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  • Writer's pictureLaura Berni

What is life really like for a student in 2020?

Hello and welcome back!

Today is international students day and I have decided to focus on a topic that is particularly dear to me: the current quality of life of university students and the struggles they face in the 2020 post-apocalyptic university environment.

International Students' Day is an international observance of the student community. It commemorates the Czech universities which were stormed by Nazis in 1939 and the students who were subsequently killed and sent to concentration camps. The day is now marked by a number of universities as a celebration of the multiculturalism of their international students.

Difficult to celebrate such multiculturalism when Brexit just cut off the funding for EU students, wouldn't you say? As Scottish universities pride themselves on their diversity, I would like for everyone to think about how many talented people we are going to lose to this political move. How many of the “People Make Glasgow” will be prevented from calling Glasgow their home. I, for starters, could have never afforded the tuition prices. So even though this year is set to be mostly, if not totally, taught online, these students had to accept their offers, as 2020 would be their last chance of free education.

So the class of 2020 was faced with a choice:

  • Stay at home and follow the lectures only, missing out on all the other aspects of university life.

  • Move to the university cities, paying rent to be confined in their rooms.

Some of them decided to move and take the risk. Live in student halls, private or university-run, packed with hundreds of freshers, away for the first time from their homes and families. Not only were they not allowed to have a freshers week, but they also are not allowed to gather for group projects, play sports, or generally meet up with anyone. Easy to follow the household rules when you’re living with your family, or your friends. But think about this:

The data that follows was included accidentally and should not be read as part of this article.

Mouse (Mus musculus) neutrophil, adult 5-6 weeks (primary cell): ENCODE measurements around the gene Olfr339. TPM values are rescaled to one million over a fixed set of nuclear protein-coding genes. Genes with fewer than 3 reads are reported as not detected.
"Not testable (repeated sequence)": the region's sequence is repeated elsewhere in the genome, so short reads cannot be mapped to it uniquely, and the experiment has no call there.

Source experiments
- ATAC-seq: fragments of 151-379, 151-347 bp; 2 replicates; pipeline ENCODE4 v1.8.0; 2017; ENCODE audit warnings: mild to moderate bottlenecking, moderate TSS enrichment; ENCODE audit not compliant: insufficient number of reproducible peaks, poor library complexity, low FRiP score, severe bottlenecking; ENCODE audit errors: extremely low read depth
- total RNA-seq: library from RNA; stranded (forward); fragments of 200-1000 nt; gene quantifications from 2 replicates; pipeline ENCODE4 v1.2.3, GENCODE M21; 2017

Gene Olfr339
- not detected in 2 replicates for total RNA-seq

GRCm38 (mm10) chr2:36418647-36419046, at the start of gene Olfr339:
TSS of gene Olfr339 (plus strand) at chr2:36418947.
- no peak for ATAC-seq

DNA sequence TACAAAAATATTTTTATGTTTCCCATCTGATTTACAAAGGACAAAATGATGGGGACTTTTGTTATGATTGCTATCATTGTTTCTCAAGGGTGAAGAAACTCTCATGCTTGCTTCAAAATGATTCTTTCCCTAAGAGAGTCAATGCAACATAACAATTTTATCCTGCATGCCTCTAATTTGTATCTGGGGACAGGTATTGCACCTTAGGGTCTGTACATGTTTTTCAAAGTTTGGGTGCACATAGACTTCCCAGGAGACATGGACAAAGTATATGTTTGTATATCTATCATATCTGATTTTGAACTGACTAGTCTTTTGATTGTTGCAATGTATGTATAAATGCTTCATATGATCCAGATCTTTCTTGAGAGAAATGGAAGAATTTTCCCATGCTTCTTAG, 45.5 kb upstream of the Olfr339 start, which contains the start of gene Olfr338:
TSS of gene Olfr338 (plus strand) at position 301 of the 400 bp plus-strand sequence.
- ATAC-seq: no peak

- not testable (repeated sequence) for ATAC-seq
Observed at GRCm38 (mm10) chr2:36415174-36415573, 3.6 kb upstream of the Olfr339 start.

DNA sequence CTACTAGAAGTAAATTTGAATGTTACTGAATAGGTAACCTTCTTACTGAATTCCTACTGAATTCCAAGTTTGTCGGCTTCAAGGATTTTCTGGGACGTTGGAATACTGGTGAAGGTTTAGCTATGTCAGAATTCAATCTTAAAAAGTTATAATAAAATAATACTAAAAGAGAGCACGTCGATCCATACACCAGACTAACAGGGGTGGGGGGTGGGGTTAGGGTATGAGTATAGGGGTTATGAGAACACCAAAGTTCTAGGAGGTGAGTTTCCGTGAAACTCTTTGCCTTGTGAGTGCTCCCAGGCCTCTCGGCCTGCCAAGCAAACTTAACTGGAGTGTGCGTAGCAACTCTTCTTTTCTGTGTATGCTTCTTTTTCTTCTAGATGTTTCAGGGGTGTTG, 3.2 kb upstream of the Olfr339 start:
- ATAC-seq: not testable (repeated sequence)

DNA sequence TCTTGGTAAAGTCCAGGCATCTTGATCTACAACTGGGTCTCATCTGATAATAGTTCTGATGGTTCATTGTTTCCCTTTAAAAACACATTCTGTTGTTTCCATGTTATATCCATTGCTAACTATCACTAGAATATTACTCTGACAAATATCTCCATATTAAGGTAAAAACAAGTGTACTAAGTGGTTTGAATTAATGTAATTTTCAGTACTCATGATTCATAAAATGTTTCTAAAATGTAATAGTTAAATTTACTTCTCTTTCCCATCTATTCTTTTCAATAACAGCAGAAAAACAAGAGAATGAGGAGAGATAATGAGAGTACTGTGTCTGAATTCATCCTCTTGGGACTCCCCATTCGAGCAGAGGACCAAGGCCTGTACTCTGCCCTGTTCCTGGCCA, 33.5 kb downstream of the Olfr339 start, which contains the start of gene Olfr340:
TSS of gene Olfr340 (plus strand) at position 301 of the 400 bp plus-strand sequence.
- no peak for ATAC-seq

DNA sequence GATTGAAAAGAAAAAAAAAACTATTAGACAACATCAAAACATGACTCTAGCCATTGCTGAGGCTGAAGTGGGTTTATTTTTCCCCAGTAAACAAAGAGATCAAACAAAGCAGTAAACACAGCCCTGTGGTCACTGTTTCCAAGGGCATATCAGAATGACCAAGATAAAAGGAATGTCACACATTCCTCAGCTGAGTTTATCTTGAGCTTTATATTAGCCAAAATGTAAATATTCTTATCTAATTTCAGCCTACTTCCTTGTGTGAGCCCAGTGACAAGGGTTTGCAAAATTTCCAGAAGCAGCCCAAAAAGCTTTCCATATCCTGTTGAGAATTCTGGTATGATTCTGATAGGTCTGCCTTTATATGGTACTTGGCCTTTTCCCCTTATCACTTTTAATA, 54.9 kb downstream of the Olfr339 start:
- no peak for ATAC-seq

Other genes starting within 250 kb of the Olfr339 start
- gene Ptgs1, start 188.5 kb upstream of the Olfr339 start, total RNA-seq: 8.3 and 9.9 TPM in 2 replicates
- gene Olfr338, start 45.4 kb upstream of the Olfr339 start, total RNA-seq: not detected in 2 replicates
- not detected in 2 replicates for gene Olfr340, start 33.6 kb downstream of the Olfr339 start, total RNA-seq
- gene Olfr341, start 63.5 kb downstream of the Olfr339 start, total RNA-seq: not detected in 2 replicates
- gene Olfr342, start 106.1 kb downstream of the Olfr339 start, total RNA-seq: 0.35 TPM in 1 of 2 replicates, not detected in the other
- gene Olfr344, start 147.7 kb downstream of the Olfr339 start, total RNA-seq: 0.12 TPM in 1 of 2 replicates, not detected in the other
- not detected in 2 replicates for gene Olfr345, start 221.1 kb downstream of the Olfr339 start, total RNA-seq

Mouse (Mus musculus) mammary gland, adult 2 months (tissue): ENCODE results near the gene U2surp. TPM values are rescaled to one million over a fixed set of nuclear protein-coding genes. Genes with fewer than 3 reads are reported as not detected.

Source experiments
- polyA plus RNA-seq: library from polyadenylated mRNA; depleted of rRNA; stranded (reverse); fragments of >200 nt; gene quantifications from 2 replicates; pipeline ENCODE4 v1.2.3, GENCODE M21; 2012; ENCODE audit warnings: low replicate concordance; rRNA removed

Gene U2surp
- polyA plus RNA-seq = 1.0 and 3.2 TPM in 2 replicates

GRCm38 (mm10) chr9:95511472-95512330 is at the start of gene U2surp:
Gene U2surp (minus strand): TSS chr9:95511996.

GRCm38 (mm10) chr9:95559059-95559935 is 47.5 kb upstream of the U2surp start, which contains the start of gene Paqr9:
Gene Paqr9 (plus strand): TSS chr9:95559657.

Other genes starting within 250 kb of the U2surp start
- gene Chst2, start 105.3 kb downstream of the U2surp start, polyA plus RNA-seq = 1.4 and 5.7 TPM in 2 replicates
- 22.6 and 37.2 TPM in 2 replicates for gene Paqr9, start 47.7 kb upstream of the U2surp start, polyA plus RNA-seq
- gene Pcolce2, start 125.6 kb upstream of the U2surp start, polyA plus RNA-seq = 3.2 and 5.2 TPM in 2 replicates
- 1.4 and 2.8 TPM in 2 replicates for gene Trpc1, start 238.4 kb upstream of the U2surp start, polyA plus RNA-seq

You just moved to a different country, maybe speaking a different language. All your lectures are on Zoom, where words are always harder to understand. People speak either all at once, or just never say a thing. You don’t really get to practice your English, let alone figure out the Scottish accent. You have lost all of your safety nets: your home, your family, your friends. For the first time, you are completely alone. And usually, it can be exciting. But now you’re stuck inside a 5-person flat, sharing a bathroom with someone who doesn't want to speak to you. If you’re lucky, you meet your best friends in halls. But let's be honest, most of us didn't. So you try societies, clubs, sports. But guess what? They are all banned.

Where do you meet people if you are not legally allowed to meet anyone? You’re isolated. People try to put fences in front of your accommodation, there is security checking all the time that you’re not breaking the rules, police circling around the buildings.

Feeling claustrophobic yet?

It’s easy to speak when you have people around you. And if they dismissed Millennials for being snowflakes, one can imagine what they will say about Gen Z.

“Big problems they're dealing with, checking TikTok and going for Brunch every second morning”

So they are vilified. It’s all the student’s fault for the coronavirus outbreak. Why are they being such Drama queens? There are people who lost their jobs, their relatives, their lives.

In the UK a student dies by suicide every four days. And this is during a normal academic year. Remember this when you're belittling someone else’s problems. Remember that the waiting list for the mental health services (counselling) at the University of Glasgow is 6 months.

Research published in the British Journal of Psychiatry found that women, young adults, socially disadvantaged people, and people with pre-existing mental health problems reported the worst mental health outcomes in the initial six week period of national lockdown.

Particular emphasis has been given to the effect of the pandemic on children and young people. Numerous surveys have highlighted that their mental health has been disproportionately affected, relative to older adults, and some suggest an increase in suicidal thoughts and self-harm.

This blog does not want to put the blame on anyone. It does not point fingers.

What it does want to do is show that adversities hit us all in very different ways and being dismissive about someone else’s struggles is never going to solve any issues. It is just straight-up mean and comes from a place of ignorance.

Let’s remain humane.

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